John Behling, vice president of the University of Wisconsin System Board of Regents and chairman of its Tenure Policy Task Force, attempts to square the circle in his recent column about changes in tenure at UW schools (Sunday’s Tribune).
On the one hand, Behling wishes to maintain a “strong tenure policy” and “workplace protections” for faculty. On the other hand, he insists that universities must operate like businesses in which workers may “lose their jobs for a wide variety of reasons without recourse.”
The Board of Regents can’t have it both ways; it can either uphold a strong tenure policy or it can give administrators more flexibility to fire faculty. The purpose of a strong tenure policy is precisely to limit administrators’ flexibility to reallocate resources and staff so that such decisions do not infringe on academic freedom and are based on educational considerations as determined primarily by the people most qualified to do so, namely, the faculty.
To justify the erosion of tenure, Behling endorses the canard that tenured faculty can’t lose their jobs, even when they don’t do them. This complaint has been ginned up by Republican politicians who stridently declare that higher education is rife with sinecures.
Behling is eager to tilt at this windmill even though there is no evidence that the protection of incompetent faculty is a serious or widespread problem at the University of Wisconsin. In fact, the university could already fire tenured faculty under the old tenure policy, but it had to demonstrate that the faculty member was incompetent or behaved unprofessionally or the institution was in serious financial difficulty.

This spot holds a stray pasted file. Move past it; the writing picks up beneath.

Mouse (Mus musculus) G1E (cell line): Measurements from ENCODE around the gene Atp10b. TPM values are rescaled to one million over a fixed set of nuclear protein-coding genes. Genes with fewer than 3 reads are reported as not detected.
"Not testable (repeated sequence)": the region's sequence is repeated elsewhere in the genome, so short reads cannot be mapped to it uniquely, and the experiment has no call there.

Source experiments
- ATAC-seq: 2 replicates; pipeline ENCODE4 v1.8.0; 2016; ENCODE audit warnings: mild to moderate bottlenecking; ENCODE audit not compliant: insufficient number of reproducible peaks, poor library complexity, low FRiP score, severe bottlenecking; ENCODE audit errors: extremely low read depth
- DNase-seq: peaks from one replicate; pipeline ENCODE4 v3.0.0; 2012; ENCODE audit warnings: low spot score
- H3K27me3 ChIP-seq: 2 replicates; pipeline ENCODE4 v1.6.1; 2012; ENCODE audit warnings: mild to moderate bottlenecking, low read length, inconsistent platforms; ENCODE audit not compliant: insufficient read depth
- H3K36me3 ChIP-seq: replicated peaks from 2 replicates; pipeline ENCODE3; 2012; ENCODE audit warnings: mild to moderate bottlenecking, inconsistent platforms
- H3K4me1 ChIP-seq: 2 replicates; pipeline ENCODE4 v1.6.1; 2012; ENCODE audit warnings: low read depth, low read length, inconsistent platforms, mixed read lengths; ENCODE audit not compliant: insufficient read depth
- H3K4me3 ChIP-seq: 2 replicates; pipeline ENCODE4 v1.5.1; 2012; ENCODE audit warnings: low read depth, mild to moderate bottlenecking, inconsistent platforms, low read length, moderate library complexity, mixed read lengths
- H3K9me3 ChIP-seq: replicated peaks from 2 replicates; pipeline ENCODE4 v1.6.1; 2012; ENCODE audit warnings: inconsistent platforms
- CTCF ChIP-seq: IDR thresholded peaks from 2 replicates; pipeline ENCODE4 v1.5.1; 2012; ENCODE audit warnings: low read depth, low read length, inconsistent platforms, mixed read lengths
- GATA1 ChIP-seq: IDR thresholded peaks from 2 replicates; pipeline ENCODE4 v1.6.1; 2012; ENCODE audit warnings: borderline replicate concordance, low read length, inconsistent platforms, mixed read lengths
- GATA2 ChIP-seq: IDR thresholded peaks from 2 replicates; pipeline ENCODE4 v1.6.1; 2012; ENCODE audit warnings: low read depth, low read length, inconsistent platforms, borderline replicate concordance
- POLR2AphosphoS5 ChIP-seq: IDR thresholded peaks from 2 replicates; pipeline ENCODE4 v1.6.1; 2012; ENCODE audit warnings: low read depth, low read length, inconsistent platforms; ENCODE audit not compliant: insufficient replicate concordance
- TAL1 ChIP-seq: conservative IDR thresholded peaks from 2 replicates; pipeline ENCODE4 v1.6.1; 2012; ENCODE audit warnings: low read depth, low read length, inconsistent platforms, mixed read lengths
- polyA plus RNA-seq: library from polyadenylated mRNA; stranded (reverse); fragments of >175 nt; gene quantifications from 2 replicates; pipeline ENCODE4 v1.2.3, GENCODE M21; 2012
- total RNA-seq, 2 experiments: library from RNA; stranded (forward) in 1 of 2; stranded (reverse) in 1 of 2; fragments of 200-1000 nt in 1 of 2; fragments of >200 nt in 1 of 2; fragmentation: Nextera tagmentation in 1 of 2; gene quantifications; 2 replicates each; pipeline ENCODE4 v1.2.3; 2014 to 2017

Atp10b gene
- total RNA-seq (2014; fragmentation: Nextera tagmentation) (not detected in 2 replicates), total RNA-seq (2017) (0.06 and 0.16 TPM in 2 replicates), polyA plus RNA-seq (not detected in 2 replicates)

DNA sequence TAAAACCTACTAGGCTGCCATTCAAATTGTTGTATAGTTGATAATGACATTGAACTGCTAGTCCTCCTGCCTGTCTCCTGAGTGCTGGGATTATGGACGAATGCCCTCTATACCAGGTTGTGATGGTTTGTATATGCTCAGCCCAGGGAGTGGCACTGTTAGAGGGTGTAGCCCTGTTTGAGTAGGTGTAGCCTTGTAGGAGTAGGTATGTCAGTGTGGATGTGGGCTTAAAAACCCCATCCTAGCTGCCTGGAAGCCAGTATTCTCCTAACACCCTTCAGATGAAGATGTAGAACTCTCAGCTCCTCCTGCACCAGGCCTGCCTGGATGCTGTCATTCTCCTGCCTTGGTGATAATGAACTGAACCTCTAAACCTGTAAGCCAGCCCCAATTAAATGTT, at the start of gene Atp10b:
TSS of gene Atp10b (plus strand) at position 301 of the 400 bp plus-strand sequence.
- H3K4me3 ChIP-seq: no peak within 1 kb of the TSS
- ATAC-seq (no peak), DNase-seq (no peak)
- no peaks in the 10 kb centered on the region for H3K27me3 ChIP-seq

That’s not a “job for life;” it’s a right to due process. Without it, faculty cannot challenge conventional wisdom, test controversial ideas, or question university administrators on academic and educational issues without fear of reprisal.
While there is no evidence that protection of incompetent faculty is a serious or widespread problem, there is clear evidence of the reprisals and interference that faculty would face without strong tenure protections.
When UW-Madison economist Steven Deller found that wages are lower in states with right-to-work laws, state Sen. Steve Nass, R-Whitewater, denounced his research in March 2015 as partisan “garbage” that “wasted resources” at the university. And in November 2015, a Republican legislator in Missouri declared that a public university should not fund research on the effects of that state’s recently imposed 72-hour waiting period for abortions.
How soon until Wisconsin Republicans follow suit? The erosion of tenure will surely encourage more of this heavy-handed interference in research and teaching.
The regents can run the university like a business that hires and fires at will, or they can uphold the strong tenure standards that their predecessors proudly defended in 1894 when they stood up to an earlier attempt to trammel inquiry. The regents can’t do both.
Chad Alan Goldberg is a professor of sociology at the University of Wisconsin-Madison and president of the United Faculty and Academic Staff, AFT Local 223.